By Lynn Woolley
Major trends tend to make major changes in society.
When the big suburban malls came in, they virtually destroyed downtown retail in some cities. When Walmart and Kmart ushered in the era of the “big box” stores, they damaged the malls – and now many are going under. Now, online shopping is harming the big box stores.
Each store closing means anywhere from 70 to more than a hundred jobs wiped out. Here’s what it means. The incredible growth of Amazon dot com and other online sellers means we’re going to have a lot of empty buildings where stores used to be – and a lot of people without jobs. There is no way to halt or reverse the trend. Malls will soon be gone, and big box stores will be adapting to online sales.
None of this is necessarily bad – unless your job gets axed.
Internet retail is the latest in what’s known as “disruptive technology.” The word processor disrupted and virtually wiped out the typewriter. Recorded music has experienced a change in technology since it began with each step obliterating the technology before it.
It went from cylinders to 78 rpm platters to 45 rpm disks to 33 rpm albums, to 4-track tapes to 8-track tapes to cassette tapes to CD’s – and now to such things as MP3 downloads from Apple, iTunes and so on.
Broadcasting is in the middle of a major disruption.
But it always has been. AM radio fought off television by switching from dramas and comedies to music and news formats. Then, FM radio forced AM into talk. Now, both AM and FM are fighting to survive in the era of Sirius-XM, music downloads, Pandora & Spotify, and internet radio stations. On-air TV has been fighting cable for years. And now has to take on new threats from HULU and Netflix. It never stops – nor should it.
But mind you this: if you want AM radio to continue, you have to listen to it and your business should support it with advertising. Otherwise, the other, trendier formats, will destroy it. AM radio probably has less than ten years to remain on the air.  FM and TV will also disappear eventually.
What happened to Macy’s?
The big department chain has lost 55 percent of its net worth since 2006. In fact ALL the big department chains have lost worth – with Walmart faring the best.
Here is a chart showing the relative net worth of the country’s largest retail chains, comparing 2006 worth to worth in 2016 – in billions of dollars:
Walmart: $214 billion – $212.4 billion (down .7%)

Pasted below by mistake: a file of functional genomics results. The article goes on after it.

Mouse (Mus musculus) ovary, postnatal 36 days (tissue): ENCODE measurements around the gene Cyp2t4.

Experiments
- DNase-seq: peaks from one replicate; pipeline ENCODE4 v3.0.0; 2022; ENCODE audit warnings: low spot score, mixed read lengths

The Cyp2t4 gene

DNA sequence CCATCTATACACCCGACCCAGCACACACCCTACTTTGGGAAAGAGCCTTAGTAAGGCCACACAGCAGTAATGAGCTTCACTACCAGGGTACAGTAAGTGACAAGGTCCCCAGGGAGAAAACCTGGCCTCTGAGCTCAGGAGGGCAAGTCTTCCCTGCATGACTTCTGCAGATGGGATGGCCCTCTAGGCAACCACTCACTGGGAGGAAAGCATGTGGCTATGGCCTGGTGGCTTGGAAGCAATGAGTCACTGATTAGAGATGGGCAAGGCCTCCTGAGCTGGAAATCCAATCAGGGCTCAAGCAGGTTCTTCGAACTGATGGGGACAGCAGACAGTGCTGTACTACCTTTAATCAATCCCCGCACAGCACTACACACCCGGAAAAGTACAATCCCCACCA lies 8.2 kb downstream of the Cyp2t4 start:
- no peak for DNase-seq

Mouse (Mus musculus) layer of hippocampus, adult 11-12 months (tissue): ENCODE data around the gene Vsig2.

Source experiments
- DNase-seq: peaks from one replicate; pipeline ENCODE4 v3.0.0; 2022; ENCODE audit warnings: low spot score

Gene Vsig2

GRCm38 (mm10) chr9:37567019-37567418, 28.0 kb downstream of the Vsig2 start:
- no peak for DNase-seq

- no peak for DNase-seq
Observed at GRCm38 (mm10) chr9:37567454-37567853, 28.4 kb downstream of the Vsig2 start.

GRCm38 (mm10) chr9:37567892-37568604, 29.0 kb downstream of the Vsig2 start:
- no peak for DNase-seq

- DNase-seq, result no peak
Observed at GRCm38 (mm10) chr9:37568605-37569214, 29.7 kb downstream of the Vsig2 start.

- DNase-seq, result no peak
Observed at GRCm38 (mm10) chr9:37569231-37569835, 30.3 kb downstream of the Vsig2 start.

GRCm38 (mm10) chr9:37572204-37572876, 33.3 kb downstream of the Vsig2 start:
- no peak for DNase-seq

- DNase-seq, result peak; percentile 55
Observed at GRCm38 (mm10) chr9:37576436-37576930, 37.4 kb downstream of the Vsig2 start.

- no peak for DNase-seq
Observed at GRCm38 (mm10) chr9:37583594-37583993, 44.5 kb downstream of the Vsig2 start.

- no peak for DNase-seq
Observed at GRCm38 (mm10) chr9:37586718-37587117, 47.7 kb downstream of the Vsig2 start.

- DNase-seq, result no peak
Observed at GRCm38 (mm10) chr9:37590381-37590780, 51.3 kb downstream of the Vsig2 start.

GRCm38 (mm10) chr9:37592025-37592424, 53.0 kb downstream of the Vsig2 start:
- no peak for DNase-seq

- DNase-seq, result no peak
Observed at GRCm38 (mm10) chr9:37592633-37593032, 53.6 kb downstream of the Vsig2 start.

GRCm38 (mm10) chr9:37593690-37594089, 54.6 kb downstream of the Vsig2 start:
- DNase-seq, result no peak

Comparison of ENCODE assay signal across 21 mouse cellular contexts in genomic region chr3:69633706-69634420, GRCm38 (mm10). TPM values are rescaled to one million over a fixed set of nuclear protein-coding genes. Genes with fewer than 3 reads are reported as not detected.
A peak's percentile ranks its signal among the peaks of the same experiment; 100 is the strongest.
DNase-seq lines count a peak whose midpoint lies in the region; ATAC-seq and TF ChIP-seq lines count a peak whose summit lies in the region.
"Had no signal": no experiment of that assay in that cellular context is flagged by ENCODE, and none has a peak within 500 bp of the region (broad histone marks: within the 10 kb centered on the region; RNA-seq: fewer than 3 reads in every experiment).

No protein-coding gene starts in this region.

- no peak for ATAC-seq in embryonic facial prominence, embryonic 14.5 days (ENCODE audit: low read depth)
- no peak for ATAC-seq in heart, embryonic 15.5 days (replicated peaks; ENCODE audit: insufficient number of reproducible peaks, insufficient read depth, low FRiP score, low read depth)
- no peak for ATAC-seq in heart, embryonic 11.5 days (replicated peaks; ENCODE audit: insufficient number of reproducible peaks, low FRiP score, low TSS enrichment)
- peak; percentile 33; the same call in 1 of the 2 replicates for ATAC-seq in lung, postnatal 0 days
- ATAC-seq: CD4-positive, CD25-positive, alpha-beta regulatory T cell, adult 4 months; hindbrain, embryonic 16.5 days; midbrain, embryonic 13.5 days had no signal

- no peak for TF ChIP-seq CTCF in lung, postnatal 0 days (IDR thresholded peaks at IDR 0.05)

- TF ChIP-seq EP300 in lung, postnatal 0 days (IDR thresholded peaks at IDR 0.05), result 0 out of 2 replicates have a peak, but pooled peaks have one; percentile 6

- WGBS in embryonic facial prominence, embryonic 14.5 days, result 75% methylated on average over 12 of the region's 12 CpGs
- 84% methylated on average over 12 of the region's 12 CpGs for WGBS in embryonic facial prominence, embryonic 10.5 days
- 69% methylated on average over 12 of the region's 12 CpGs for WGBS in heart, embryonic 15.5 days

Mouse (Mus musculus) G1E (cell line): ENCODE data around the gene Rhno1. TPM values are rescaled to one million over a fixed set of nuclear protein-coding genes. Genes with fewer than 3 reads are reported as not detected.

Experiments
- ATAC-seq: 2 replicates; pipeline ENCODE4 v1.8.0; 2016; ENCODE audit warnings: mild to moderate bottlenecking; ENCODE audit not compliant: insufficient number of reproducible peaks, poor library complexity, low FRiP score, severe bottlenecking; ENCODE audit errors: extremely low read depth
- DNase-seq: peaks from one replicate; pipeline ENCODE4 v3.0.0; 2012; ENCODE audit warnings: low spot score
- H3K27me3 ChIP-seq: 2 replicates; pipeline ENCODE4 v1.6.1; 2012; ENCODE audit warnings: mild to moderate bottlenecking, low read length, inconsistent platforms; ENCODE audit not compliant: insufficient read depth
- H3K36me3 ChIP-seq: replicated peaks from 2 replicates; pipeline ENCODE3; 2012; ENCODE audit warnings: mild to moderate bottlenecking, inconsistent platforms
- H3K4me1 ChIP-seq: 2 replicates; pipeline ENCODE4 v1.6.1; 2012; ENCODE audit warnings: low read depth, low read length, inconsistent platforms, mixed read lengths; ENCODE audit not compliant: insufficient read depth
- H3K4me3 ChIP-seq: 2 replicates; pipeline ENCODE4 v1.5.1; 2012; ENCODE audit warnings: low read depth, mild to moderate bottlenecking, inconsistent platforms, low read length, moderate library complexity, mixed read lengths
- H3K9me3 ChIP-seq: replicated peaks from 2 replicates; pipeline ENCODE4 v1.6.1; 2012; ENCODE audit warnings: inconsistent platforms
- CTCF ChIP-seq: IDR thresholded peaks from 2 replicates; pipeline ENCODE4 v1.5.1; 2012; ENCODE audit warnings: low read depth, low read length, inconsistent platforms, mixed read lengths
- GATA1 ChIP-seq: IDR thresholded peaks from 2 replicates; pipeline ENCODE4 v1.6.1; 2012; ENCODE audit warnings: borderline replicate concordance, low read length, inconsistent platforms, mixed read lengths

Target: $51.3 billion – $40.6 billion (down 21%)
Nordstrom: $12.4 billion – $8.3 billion (down 33%)
Best Buy: $28.4 billion – $13.4 billion (down 53%)
Macy’s: $24.2 billion – $11 billion (down 55%)
Kohl’s: $24.2 billion – $8.7 billion (down 64%)
JCPenny: $18.1 billion – $2.6 billion (down 86%)
Sears: $27.8 billion – $1 billion (down 97%)
Source: Yahoo Finance @nickfranco; Dallas Morning News
As you can see, Walmart is in good shape – and it has a vigorous online presence. JCPenny and Sears are hanging on by a thread. Any of these stores that does not start selling online is going to fail. The trend does not lie.
Meanwhile, how is Amazon.com doing?
Quite well, thank you. During his same period, its growth is astounding.
Amazon: $17.5 billion – $356.3 billion (up 1,936%)
This tells us that Amazon and other online retailers are the wave of the future. It seems counter intuitive. Why would a person want to buy something online, seeing only a photo, and have to pay shipping and wait several days to get something that may not fit and may have to be returned?
That is the mystery. But the trend is not going to go away.
The pain of Macy’s closures.
Here is a list of the eight stores closing and the number of lost jobs:
Parkdale, Beaumont: 67 jobs
Southwest Center, Dallas: 68 jobs
Sunland Park, El Paso: 71 jobs
Greenspoint, Houston: 70 jobs
West Oak Mall, Houston: 135 jobs,
Pasadena Town Square: 78 jobs
Collin Creek Mall, Plano: 103 jobs
Broadway Square, Tyler: 65 jobs
The strangest thing about all this is that online buying, even with discounts, seems a step backward from being able to try something on, examine it up close, and be able to walk out the door with it after the purchase. It is not an improvement over the old way – in the manner that a CD might be considered better than a vinyl record or a cell phone is a step up from a walkie-talkie.
Online buying can be a pain if your shoes arrive and don’t fit – or if your DVD set arrives damaged. Then, you have to go through the process of returning it – and that’s harder than just driving back to a store for a return.
But just as the landline is virtually dead due to cell devices, online buying is in a major upward trend. We’re not shopping at stores as much and so they are going to close. Will the world be better or worse when most stores are virtual? I think it will be a disaster – but chances are that people fifteen years younger will see it differently.